Glucocorticoid inhibition of gene expression and proliferation of murine lymphoid cells in vitro

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Abstract

Glucocorticoids inhibit the proliferation of murine T-lymphoma P1798 cells. P1798 cells do not die in the presence of dexamethasone, and the process of inhibition of proliferation is completely reversible. As cells cease to divide, expression of a number of genes is inhibited. Among these are genes the expression of which is regulated in some manner that is linked to cell proliferation. We have undertaken to study the mechanism whereby glucocorticoids inhibit the expression of genes in P1798 cells. Three model systems will be reviewed. In all cases, these appear to be examples of secondary regulation. Glucocorticoid-mediated inhibition of transcription of the DNA encoding ribosomal RNA (rDNA) has been investigated in some detail. The data indicate that dexamethasone causes a decrease in the amount or activity of an RNA polymerase I transcription initiation factor. This factor exhibits a short biological half-life and the data are consistent with the hypothesis that glucocorticoids regulate the synthesis of this transcription factor. The gene encoding thymidine kinase appears to be regulated in a similar fashion. On this basis, we propose that glucocorticoids may have the general property of regulating the synthesis of certain transcription factors. Glucocorticoids also regulate the translation of a certain class of mRNAs, including those that encode ribosomal proteins. These are characterized by a low efficiency of translation in untreated cells. Upon exposure to dexamethasone, the translation of these mRNAs is disproportionately inhibited. We speculate that translation of the mRNAs encoding certain transcription factors may be regulated in a similar fashion. Specifically, we propose that transcription of certain proliferation-related genes may be dependent upon factors of short biological half-life. These are encoded by mRNAs that are poorly translated under optimal growth conditions. Any slight perturbation in translation efficiency, as caused by glucocorticoids, results in a disproportionate inhibition of synthesis of these hypothetical transcription factors. Transcription of a class of proliferation-related genes ceases as a result.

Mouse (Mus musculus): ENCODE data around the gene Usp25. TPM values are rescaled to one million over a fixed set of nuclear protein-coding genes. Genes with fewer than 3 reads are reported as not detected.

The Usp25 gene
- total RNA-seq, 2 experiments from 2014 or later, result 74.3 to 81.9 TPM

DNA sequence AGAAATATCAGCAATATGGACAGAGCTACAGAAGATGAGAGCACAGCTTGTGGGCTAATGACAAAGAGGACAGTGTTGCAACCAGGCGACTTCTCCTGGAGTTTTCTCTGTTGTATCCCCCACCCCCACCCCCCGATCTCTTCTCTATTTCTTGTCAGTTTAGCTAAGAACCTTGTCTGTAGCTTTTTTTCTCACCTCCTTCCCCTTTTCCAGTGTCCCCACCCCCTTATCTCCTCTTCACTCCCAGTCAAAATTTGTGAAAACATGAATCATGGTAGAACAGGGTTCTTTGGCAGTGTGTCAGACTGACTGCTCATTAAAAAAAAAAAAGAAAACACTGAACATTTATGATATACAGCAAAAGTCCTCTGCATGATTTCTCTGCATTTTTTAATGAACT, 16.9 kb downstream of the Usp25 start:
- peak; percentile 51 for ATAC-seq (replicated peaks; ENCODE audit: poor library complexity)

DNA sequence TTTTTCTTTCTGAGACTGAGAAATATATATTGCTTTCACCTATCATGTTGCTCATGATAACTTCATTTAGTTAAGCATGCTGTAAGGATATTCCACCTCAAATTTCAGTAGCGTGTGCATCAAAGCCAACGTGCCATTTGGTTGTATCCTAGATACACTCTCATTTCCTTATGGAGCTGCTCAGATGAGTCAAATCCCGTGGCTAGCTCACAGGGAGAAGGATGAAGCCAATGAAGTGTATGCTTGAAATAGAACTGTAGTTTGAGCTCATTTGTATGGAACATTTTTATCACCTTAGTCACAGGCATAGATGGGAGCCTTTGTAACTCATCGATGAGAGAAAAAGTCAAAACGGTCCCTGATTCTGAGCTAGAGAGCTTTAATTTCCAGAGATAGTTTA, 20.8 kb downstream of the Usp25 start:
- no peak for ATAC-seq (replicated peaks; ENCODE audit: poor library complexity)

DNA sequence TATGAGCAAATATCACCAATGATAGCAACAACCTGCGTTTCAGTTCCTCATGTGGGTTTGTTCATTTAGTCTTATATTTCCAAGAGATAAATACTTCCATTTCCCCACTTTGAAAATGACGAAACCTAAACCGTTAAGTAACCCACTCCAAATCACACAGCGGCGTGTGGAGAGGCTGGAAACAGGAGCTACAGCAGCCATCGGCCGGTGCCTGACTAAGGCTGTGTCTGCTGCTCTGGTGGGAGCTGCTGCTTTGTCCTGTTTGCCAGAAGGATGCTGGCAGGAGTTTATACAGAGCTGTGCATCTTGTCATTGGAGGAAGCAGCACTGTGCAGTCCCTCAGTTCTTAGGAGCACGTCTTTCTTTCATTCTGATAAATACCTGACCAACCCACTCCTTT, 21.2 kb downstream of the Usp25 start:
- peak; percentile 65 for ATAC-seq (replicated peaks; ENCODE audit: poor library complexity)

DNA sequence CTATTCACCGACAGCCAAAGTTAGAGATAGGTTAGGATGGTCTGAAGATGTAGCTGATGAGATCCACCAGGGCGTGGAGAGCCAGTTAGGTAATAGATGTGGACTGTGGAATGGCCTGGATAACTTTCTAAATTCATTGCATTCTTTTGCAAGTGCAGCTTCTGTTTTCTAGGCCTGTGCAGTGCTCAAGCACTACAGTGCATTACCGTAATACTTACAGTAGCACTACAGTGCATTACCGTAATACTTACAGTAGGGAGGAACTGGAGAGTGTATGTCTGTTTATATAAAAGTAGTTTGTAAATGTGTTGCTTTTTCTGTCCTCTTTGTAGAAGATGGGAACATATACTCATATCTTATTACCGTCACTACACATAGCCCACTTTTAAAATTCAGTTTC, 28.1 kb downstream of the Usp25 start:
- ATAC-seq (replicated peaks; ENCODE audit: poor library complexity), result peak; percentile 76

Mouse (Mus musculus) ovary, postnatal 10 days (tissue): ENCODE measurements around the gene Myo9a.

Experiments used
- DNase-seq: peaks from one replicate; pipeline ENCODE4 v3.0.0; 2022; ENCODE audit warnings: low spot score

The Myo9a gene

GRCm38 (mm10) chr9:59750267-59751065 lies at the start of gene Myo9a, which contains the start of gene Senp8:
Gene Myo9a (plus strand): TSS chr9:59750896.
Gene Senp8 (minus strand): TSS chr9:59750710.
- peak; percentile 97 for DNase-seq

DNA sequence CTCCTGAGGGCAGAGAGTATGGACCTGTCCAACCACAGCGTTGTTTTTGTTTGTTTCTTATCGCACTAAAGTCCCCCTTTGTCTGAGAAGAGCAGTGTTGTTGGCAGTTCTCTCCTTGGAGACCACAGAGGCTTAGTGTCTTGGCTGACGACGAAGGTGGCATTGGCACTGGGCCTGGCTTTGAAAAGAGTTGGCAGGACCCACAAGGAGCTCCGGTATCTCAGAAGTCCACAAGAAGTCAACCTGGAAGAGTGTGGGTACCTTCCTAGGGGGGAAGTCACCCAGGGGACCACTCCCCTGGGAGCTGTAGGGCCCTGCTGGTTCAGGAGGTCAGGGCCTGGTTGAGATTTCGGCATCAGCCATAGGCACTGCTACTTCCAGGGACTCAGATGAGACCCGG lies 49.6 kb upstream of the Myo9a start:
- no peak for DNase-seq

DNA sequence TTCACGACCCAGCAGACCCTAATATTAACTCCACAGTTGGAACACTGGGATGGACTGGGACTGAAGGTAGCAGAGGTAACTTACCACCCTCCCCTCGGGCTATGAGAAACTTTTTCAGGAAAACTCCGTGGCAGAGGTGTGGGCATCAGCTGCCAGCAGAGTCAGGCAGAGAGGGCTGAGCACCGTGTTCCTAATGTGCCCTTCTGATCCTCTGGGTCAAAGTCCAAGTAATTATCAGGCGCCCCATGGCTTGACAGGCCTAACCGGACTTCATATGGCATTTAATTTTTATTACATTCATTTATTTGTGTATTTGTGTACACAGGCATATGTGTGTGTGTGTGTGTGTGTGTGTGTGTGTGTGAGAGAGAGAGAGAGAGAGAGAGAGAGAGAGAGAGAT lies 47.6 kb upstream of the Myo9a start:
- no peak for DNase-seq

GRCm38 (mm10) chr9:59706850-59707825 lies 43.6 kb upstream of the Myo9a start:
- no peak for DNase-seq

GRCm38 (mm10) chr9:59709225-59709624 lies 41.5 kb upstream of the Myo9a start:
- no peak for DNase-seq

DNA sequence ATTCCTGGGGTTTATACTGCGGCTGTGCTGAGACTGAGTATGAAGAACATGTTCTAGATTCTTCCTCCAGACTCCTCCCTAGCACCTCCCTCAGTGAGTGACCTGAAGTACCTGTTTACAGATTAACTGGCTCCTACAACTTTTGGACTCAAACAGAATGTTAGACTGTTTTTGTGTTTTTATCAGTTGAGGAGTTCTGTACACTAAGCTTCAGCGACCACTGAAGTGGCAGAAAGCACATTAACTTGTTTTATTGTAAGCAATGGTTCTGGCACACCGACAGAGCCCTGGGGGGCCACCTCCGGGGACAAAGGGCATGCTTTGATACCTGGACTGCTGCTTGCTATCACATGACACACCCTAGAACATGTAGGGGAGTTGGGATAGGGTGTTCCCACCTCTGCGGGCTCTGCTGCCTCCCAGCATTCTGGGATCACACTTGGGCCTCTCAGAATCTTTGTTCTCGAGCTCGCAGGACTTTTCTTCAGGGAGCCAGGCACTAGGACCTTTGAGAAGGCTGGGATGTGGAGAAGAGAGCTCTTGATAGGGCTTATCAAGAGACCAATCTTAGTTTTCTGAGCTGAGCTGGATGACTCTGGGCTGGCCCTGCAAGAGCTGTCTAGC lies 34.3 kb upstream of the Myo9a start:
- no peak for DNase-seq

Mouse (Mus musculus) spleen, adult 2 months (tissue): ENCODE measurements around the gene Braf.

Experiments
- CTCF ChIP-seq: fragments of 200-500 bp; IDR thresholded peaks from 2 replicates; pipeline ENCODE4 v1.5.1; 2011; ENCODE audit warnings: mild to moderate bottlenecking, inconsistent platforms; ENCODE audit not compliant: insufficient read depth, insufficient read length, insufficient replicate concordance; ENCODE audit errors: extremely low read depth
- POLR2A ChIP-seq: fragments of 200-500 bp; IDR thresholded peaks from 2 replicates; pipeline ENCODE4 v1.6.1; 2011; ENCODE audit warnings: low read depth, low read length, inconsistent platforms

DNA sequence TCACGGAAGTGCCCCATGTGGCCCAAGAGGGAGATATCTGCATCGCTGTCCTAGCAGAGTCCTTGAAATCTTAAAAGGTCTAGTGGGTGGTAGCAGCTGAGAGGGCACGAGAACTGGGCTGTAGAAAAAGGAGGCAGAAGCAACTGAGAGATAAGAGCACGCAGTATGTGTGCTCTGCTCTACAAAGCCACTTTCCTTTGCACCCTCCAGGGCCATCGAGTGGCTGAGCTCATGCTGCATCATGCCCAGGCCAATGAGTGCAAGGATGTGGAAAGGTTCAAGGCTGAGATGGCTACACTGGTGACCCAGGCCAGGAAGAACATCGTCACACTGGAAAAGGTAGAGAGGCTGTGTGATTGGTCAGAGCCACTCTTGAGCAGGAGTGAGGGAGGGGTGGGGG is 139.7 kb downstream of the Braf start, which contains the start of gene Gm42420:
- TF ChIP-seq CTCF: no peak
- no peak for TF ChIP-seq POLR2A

Original languageEnglish (US)
Pages (from-to)2259s-2265s
JournalCancer research
Volume49
Issue number8 SUPPL.
StatePublished - 1989

ASJC Scopus subject areas

  • Oncology
  • Cancer Research

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